Cultivate separate hobbies and friendships “Couples should focus on building their individual social lives to avoid becoming too dependent on each other or spending too much time together,” advised sociologist Rob Pascale, co-author (with Louis H. Primavera and Rip Roach) of The Retirement Maze: What You Should Know Before and After You Retire. “In addition to maintaining and strengthening existing friendships, retirees can consider joining clubs and organizations so they have opportunities for developing new independent relationships.”
Spend time with others as a couple “People report the happiest feelings when they socialize with their partner and other adults, not just with the partner,” said Coontz. “And a whole lot of studies show that having friends beyond your family or spouse as you age is an extremely important contribution to people’s mental and physical well-being. It’s a protective factor on the same order as keeping physically fit and not smoking.”
Understand that retirement brings different challenges for men and women By most accounts, men have the tougher time. Many women have moved in and out of the workforce while raising children, and, culturally, have been encouraged to place a higher value on close friendships. They’ve also been assigned more of the day-to-day domestic activities that await the retiree.
The emphasis of men’s role as providers first and foremost, spending less time cultivating friendships and managing the home, leaves many men more at a loss when the workweek vanishes. That, in turn, can become a problem for women who find their husbands suddenly underfoot.
Couples can kill two birds with one stone by: a) agreeing that each partner will pursue new activities and friendships and b) negotiating an equal division of domestic chores, even if the woman had done the lion’s share while both partners worked.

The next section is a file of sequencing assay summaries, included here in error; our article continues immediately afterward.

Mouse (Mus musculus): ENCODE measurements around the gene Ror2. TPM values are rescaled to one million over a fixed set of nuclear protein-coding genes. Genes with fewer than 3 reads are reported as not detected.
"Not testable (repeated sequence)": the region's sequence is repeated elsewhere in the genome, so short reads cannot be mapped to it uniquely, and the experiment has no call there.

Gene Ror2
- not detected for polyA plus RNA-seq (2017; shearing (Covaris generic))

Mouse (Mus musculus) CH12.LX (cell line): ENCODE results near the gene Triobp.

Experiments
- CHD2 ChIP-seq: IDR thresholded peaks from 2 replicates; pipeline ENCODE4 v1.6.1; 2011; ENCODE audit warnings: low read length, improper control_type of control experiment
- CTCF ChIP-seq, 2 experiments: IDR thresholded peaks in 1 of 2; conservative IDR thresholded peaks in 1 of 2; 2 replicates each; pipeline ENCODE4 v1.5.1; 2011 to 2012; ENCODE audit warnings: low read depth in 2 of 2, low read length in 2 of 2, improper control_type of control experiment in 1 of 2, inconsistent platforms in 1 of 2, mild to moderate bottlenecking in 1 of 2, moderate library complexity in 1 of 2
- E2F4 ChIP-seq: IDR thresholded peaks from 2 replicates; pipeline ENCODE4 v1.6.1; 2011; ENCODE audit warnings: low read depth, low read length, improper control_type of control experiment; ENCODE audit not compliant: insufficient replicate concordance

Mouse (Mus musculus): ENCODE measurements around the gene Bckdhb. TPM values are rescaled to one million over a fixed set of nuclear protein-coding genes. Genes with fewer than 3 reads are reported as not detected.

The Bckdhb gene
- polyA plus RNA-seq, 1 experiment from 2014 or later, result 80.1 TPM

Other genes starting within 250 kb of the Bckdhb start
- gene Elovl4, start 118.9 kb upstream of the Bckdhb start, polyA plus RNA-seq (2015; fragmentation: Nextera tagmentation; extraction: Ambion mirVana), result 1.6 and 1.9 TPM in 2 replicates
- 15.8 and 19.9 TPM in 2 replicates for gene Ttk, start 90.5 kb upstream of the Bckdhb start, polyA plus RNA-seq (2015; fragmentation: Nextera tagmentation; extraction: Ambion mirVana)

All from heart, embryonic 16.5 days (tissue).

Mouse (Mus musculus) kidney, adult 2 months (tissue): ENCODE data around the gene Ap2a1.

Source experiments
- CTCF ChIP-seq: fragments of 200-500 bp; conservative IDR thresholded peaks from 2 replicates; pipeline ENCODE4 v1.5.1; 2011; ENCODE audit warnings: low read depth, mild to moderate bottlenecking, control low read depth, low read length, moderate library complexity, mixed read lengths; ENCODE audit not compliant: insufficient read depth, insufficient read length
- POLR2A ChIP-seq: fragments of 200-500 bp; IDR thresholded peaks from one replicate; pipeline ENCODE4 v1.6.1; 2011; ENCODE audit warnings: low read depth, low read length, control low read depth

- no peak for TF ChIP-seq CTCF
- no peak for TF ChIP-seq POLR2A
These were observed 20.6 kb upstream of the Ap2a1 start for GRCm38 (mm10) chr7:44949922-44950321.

Partners who both work should retire at the same time, if possible “Researchers have found that when spouses retire together, the marriage is seldom affected by their joint decision; good marriages will stay good and bad marriages bad. But problems can occur when only half of a two-income couple retires,” said Pascale.
By retiring together, partners avoid such issues as changes in the dynamics of the relationship —only one person “bringing home the bacon,” for example, can cause problems — or interference with the retired partner’s ability to participate in certain types of activities or social events. Retiring together also provides each partner with some emotional support as they try to adjust to their new living arrangements, Pascale noted.
Allow yourselves time to adjust “Be patient with each other,” said Goodman. It takes time and experimentation to find a groove. Maybe one partner will decide to take a part-time job or a significant volunteering commitment that feels like a job, while the other is happy with less structure.
It is sobering to recognize that retirement represents our last years of life, our time to finally do whatever we wish — health and resources permitting. That freedom is a tremendous gift; one that, with good communication and understanding, couples can make the most of together.